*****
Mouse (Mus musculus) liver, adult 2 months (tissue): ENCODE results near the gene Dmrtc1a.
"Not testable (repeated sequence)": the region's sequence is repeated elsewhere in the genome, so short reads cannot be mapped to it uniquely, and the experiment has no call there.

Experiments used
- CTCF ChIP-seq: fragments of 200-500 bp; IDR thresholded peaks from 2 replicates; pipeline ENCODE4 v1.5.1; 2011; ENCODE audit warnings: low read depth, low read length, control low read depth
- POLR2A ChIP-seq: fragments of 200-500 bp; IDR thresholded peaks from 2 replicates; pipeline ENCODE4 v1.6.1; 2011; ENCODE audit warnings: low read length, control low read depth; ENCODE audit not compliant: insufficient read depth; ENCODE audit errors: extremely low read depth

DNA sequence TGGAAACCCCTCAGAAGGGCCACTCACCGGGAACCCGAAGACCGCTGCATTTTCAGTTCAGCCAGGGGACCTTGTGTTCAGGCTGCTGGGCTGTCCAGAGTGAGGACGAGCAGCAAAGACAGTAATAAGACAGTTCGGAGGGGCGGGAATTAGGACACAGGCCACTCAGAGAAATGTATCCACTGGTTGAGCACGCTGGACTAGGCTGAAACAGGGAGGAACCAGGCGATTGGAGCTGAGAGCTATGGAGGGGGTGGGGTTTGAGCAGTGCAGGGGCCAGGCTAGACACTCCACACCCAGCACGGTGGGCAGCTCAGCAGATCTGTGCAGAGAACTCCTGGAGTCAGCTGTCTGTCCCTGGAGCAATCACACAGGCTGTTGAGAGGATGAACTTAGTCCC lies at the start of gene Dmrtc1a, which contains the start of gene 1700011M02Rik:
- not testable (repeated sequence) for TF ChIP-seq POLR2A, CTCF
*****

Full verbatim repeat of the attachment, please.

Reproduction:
Mouse (Mus musculus) liver, adult 2 months (tissue): ENCODE results near the gene Dmrtc1a.
"Not testable (repeated sequence)": the region's sequence is repeated elsewhere in the genome, so short reads cannot be mapped to it uniquely, and the experiment has no call there.

Experiments used
- CTCF ChIP-seq: fragments of 200-500 bp; IDR thresholded peaks from 2 replicates; pipeline ENCODE4 v1.5.1; 2011; ENCODE audit warnings: low read depth, low read length, control low read depth
- POLR2A ChIP-seq: fragments of 200-500 bp; IDR thresholded peaks from 2 replicates; pipeline ENCODE4 v1.6.1; 2011; ENCODE audit warnings: low read length, control low read depth; ENCODE audit not compliant: insufficient read depth; ENCODE audit errors: extremely low read depth

DNA sequence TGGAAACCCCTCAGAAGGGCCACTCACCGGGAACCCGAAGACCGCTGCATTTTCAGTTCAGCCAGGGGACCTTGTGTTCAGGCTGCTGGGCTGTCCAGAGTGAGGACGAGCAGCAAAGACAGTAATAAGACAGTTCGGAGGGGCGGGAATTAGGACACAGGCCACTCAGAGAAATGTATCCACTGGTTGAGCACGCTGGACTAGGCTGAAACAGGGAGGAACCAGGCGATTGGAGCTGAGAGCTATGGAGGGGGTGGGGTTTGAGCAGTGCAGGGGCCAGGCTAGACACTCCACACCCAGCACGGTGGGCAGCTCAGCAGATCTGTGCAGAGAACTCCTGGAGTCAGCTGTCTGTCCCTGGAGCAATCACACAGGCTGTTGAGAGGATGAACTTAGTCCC lies at the start of gene Dmrtc1a, which contains the start of gene 1700011M02Rik:
- not testable (repeated sequence) for TF ChIP-seq POLR2A, CTCF